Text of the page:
But when he deals with Catholics, Goldhagen becomes an outright conspiracy-monger. On the revelations about sexual misconduct among Catholic priests, he writes, “The Church’s reflex behind the scenes was to blame the Jews, a view that was publicly articulated in 2010 by Bishop Giacomo Babini, who said that a ‘Zionist attack’ was behind the criticism of the Pope over the sex abuse scandal … Of course, the Church’s formal public stance was to deny and repudiate this Italian bishop’s public statements.” Does Goldhagen seriously think that the Vatican believes “Zionists” are behind the aggrieved response to Catholic sexual abuse? When the church firmly condemns anti-Semitism, as it did in response to the lunatic Babini, and as it has often done in recent years (most recently, the Vatican newspaper denounced Roger Waters’ use in concert of a floating pig adorned with the star of David), Goldhagen discounts such statements as inadequate, or even mere window dressing: The church “has failed to excise anti-Semitism from its teaching and liturgy,” he writes. He slips easily, and dangerously, from the ravings of one bishop to a claim, offered without a shred of evidence, that the Vatican remains secretly anti-Semitic, even when it speaks out against Jew-hatred. It’s hard not to feel that what Goldhagen does to the church is exactly what anti-Semites do to Jews.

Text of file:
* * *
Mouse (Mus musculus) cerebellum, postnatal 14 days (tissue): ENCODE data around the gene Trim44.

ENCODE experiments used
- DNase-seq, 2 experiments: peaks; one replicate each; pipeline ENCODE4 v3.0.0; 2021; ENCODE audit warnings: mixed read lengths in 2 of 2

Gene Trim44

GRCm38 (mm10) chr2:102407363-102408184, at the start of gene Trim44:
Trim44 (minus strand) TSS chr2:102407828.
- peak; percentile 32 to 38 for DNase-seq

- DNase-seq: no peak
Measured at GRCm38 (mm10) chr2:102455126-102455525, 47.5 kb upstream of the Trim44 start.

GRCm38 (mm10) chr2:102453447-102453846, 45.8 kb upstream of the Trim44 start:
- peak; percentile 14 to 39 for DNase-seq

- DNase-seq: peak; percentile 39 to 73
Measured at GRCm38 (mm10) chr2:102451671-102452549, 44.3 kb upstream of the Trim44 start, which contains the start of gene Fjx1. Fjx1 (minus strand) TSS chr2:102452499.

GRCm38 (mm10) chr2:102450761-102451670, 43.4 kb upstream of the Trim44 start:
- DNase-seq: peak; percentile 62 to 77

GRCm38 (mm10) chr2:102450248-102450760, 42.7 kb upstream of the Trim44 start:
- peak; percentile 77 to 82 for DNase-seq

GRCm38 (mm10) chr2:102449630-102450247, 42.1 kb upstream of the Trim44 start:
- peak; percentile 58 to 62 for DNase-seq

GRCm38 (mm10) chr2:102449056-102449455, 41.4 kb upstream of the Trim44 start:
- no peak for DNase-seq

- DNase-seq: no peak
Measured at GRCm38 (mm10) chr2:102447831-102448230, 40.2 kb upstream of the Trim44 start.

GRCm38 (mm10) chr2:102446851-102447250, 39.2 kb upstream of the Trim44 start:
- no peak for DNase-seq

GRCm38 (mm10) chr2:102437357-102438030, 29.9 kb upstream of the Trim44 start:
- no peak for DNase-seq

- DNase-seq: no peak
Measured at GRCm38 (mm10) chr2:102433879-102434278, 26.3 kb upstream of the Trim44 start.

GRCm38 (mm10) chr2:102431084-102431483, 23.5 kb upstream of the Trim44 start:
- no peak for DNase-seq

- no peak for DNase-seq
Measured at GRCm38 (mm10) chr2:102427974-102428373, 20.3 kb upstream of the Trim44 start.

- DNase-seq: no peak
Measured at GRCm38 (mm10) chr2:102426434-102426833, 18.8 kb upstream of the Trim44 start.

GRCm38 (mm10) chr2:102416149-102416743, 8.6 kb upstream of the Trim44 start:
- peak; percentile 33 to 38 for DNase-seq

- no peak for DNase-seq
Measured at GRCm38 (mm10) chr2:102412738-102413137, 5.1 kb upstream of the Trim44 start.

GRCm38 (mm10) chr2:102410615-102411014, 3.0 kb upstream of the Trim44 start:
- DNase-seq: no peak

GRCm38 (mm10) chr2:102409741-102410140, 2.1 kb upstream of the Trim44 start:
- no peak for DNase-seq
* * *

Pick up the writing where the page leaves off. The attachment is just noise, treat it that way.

While Goldhagen shouts from the rooftops about the pressing threat of anti-Semitism, David Nirenberg presents a calm, scholarly antidote. Nirenberg, a professor at the University of Chicago’s Committee on Social Thought, has rebranded anti-Semitism as “Anti-Judaism”: a more abstract entity that has less to do with pogroms than with figures of thought. With magisterial sweep, Nirenberg shows that since antiquity virtually every aspect of life has been criticized as “Jewish”; that “Jewish ideas” are nearly always seen as having the power to corrupt the larger culture; and that Christian and Muslim notions of Jewishness have little or nothing to do with the behavior or beliefs of actual Jews. Nirenberg says he’s not concerned with defending Jews or Israel, only with describing a problem in intellectual history, yet he draws attention to a phenomenon that can only be enormously alarming: Why were Jews seen as so serious a threat to civilization that they needed to be exterminated, and on the basis of such imaginary evidence?